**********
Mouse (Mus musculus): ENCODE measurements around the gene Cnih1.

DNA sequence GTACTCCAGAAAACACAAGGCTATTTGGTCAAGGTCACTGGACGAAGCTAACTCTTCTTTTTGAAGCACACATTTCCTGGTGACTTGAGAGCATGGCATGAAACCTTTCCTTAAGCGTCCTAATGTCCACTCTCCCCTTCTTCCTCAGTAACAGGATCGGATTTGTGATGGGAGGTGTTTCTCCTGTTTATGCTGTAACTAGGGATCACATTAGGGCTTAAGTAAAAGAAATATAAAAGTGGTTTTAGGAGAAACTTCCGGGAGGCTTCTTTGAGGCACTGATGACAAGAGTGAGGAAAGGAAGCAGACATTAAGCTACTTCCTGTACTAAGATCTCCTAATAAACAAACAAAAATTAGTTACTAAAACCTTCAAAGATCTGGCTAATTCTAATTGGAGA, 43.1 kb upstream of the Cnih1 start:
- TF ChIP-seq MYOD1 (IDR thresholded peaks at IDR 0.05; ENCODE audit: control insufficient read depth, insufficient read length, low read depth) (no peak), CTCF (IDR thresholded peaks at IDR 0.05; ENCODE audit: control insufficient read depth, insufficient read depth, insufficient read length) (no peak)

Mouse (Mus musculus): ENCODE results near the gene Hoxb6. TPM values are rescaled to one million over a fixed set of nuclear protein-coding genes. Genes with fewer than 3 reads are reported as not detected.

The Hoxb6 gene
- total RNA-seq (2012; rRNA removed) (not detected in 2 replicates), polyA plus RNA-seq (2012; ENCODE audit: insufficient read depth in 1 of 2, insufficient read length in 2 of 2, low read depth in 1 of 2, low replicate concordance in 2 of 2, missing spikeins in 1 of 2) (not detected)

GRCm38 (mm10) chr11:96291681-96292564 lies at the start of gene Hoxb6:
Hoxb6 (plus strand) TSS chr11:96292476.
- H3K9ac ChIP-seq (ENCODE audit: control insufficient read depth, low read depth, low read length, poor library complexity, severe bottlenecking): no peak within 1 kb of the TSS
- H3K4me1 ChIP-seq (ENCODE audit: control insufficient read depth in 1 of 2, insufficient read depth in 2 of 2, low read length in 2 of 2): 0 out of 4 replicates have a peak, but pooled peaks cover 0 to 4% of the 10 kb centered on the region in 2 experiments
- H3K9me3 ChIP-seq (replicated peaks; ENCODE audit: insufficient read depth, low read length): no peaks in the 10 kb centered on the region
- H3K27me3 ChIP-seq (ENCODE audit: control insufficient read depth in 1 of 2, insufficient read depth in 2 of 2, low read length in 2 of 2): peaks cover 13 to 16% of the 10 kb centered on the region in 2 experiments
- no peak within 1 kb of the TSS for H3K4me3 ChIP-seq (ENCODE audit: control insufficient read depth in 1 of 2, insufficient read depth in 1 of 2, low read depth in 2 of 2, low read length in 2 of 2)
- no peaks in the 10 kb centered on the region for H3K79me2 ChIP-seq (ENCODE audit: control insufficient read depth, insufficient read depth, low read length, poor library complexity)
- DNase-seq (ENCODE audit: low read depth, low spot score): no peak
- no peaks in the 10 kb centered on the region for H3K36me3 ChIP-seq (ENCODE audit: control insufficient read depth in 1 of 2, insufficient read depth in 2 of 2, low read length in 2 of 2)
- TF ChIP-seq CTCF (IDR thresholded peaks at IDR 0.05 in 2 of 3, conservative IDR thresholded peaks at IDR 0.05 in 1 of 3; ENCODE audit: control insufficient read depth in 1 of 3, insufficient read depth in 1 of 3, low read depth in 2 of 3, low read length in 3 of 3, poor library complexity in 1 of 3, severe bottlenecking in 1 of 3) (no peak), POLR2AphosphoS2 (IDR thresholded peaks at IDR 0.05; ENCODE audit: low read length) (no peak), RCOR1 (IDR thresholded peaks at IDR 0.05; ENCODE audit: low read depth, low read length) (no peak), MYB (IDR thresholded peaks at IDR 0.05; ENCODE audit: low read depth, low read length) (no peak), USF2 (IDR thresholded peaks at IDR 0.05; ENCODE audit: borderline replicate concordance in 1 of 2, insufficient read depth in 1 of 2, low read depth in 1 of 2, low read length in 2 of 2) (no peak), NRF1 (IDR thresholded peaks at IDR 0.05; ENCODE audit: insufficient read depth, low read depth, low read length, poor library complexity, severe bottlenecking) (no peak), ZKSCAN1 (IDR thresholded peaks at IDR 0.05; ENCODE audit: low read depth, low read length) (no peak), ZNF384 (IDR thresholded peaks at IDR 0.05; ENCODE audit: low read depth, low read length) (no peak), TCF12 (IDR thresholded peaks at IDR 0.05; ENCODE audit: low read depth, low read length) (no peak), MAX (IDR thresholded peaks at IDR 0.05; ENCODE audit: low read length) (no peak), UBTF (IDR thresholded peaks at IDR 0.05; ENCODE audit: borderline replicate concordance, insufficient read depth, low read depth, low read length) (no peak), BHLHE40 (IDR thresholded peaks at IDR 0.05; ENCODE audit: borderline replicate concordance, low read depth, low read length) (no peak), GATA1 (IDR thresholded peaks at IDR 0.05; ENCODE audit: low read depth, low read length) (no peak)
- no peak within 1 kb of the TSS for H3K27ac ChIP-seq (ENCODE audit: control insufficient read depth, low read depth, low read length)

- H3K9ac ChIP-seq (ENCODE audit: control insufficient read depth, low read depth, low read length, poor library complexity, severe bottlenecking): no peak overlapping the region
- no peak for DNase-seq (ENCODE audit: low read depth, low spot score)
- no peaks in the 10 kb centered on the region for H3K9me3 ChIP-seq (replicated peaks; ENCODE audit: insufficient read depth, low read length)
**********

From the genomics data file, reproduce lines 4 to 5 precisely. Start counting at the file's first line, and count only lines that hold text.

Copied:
Mouse (Mus musculus): ENCODE results near the gene Hoxb6. TPM values are rescaled to one million over a fixed set of nuclear protein-coding genes. Genes with fewer than 3 reads are reported as not detected.

The Hoxb6 gene